"It is testimony under oath," Levy said. That's available in transcripts and recordings, he added, but witnesses' demeanor isn't. "It's an opportunity to see the witnesses live and in color."

Harris, a former community services specialist with the county, claims in her federal lawsuit that she was fired in part for helping Hamner build her civil case. Her allegations echo many of Hamner's; both are represented by lawyer John M. Singleton.

"I want to hear what everyone is going to say without the cost of deposition," said Singleton, who also attended parts of Leopold's trial and believes evidence presented there will help his clients' cases. "Now I know what the witnesses are going to say. I know who is going to come across as credible and who is not going to come across as credible."

One of the officers on Leopold's security detail who testified at the county executive's trial also gave a deposition in Hamner's case that has been made public.

Harris sat through some of the trial and noted two key witnesses. One was Leopold's former scheduler, Patricia Medlin, who testified that she emptied her boss' urinary catheter bag during the workday and planted campaign signs for his re-election bid because she was afraid she'd lose her job. Another was Cpl. Joseph Pazulski, who testified that he went along with staking the signs because he feared "what the retribution would be."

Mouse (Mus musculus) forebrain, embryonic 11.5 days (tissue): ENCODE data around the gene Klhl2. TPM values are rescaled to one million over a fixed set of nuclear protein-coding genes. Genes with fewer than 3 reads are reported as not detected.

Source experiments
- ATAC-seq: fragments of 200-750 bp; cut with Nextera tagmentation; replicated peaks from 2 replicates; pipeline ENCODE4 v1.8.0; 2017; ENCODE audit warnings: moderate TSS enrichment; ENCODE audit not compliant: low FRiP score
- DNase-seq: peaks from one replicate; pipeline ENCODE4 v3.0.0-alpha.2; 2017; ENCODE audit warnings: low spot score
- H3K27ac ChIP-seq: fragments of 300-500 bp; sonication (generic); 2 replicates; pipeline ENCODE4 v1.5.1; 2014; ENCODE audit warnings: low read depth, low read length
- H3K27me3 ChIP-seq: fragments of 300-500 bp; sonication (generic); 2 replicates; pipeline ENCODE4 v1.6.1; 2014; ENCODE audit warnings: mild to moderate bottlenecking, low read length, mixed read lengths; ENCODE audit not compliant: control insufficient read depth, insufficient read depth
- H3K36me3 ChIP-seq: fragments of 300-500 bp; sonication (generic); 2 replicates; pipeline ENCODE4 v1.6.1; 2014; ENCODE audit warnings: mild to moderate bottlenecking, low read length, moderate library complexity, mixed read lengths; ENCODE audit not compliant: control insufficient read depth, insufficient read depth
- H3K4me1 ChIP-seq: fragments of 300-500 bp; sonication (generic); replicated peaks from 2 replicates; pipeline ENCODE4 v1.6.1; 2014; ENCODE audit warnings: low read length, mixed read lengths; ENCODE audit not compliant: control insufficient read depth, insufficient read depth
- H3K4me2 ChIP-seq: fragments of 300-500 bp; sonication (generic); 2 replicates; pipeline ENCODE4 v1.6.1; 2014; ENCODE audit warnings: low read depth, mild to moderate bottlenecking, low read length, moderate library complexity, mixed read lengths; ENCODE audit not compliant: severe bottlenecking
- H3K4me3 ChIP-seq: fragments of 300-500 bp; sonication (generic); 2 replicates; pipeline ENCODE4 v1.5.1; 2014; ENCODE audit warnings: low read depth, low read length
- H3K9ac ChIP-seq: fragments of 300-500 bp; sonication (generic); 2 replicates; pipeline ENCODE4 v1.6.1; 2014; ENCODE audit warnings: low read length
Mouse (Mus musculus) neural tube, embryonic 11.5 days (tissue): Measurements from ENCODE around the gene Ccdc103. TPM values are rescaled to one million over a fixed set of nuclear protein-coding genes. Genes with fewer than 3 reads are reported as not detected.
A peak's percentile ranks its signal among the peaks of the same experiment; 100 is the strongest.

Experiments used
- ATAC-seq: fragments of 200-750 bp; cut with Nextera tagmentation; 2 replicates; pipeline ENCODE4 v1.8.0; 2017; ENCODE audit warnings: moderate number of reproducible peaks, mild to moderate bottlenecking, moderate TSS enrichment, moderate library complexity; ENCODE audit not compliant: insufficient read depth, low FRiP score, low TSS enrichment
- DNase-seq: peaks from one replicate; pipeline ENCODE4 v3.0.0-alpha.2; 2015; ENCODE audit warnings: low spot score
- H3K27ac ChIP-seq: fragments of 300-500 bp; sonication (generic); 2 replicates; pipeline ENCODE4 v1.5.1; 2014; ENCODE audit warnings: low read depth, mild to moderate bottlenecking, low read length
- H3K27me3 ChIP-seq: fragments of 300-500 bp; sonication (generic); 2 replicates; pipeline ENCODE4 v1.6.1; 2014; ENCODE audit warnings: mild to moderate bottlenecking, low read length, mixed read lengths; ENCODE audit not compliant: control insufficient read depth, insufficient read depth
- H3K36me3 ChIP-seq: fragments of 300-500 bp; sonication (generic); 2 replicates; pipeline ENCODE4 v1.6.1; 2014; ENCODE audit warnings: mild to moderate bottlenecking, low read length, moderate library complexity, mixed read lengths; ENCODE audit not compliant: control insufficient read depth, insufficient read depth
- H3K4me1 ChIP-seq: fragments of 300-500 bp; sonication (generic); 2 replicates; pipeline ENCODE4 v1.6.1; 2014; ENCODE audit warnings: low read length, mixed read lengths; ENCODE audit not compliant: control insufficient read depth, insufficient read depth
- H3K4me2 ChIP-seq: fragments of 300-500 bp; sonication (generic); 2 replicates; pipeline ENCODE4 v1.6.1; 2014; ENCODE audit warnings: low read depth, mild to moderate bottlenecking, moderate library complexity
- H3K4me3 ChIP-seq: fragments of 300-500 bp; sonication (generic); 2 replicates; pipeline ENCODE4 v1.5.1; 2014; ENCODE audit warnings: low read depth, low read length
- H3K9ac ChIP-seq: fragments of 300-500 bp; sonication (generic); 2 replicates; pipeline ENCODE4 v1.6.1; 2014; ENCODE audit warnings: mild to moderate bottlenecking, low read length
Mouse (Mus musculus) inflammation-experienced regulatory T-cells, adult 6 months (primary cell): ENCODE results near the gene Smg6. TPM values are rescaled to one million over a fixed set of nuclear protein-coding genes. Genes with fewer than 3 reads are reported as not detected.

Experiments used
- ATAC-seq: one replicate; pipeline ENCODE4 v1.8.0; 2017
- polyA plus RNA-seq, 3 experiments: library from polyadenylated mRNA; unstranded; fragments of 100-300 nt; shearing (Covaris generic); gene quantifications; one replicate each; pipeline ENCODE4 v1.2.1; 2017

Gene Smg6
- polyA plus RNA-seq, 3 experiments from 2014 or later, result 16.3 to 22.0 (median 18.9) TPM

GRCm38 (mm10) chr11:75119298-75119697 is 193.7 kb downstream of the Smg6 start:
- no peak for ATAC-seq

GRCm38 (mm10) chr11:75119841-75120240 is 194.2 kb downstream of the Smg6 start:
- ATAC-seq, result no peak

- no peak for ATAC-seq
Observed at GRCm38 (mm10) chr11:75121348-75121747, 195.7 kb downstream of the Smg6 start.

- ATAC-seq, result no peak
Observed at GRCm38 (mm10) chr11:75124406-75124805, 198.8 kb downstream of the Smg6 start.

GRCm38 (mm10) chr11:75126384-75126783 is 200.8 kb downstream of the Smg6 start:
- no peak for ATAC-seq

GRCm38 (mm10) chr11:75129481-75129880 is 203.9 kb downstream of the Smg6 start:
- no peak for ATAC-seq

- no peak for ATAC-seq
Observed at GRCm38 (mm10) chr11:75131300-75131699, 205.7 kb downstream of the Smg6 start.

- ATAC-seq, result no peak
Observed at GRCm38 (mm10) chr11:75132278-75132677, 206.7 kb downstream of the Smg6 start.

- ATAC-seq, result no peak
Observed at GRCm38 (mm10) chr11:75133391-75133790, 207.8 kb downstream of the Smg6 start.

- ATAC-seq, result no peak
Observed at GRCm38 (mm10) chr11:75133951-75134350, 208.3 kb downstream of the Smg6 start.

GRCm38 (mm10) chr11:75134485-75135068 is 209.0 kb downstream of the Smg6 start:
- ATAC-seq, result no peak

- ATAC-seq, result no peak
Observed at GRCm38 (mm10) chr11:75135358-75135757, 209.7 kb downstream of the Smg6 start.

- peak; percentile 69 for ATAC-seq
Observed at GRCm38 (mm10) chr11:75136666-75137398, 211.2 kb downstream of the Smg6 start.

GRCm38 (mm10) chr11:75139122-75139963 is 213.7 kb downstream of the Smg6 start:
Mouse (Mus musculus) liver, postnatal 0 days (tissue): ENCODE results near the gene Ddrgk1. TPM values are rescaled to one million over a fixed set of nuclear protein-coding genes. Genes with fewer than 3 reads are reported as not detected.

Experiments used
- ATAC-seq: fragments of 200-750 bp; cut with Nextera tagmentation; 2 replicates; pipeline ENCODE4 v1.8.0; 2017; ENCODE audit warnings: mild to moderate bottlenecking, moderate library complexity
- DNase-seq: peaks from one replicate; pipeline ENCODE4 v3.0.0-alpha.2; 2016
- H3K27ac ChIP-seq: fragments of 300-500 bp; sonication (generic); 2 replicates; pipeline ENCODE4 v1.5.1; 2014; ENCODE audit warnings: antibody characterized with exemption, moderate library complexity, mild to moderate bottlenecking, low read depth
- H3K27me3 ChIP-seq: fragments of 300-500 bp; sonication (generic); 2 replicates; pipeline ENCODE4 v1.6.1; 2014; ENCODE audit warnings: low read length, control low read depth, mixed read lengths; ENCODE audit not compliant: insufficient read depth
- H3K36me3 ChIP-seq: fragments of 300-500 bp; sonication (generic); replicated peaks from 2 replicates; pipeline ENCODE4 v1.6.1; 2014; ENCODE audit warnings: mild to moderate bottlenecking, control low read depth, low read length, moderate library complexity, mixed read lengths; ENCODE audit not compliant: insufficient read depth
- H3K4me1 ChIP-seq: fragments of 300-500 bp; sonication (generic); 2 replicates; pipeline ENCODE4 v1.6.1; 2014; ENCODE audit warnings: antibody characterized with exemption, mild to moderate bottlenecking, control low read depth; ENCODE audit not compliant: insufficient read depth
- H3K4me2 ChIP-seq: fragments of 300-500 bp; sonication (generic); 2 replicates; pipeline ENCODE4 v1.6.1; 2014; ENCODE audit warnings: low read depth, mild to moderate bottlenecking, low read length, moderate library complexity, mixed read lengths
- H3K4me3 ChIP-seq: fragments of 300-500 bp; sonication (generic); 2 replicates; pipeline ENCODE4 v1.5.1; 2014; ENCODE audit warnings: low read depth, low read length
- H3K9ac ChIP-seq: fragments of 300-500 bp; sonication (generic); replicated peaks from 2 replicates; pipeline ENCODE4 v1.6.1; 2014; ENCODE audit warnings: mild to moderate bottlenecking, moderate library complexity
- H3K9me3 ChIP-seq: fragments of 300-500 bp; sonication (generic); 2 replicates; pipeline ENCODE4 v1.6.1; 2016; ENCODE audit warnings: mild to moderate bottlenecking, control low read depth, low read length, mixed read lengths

The ACLU also kept its eye on the criminal case.

"I feel that now the county has to provide us with the answers that we have been seeking for a while," said Deborah A. Jeon, legal director of the American Civil Liberties Union of Maryland.

The ACLU and 11 individuals sued Leopold and the county in December, claiming the county compiled files on Leopold's perceived political and personal enemies. Jeon said it amounted to political opposition research for Leopold on the county's dime.

The county released some files, but refused to release other material, saying those records may be included in the state prosecutor's criminal probe, Jeon said. She said they should be released now that the trial is over.

She and another attorney involved in that lawsuit attended part of the trial and planned to check transcripts.

Clyde E. Findley, a Washington attorney working with the ACLU, said testimony from Cpl. Howard Brown on Leopold's security detail "confirms that there were files created for these people."

County spokesman Dave Abrams said he "never saw any evidence of dossiers, for lack of a better term, than the three that have been made public."

Activist Carl O. Snowden, who left his post in the attorney general's office and has been convicted of drunk driving and marijuana possession, came to hear closing arguments in the Leopold trial and Judge Dennis M. Sweeney's verdict.

He said testimony from Brown "will help" the lawsuit he plans to file alleging that the county compiled a dossier on him for political reasons. He filed a notice of intent to sue last year.

andrea.siegel@baltsun.com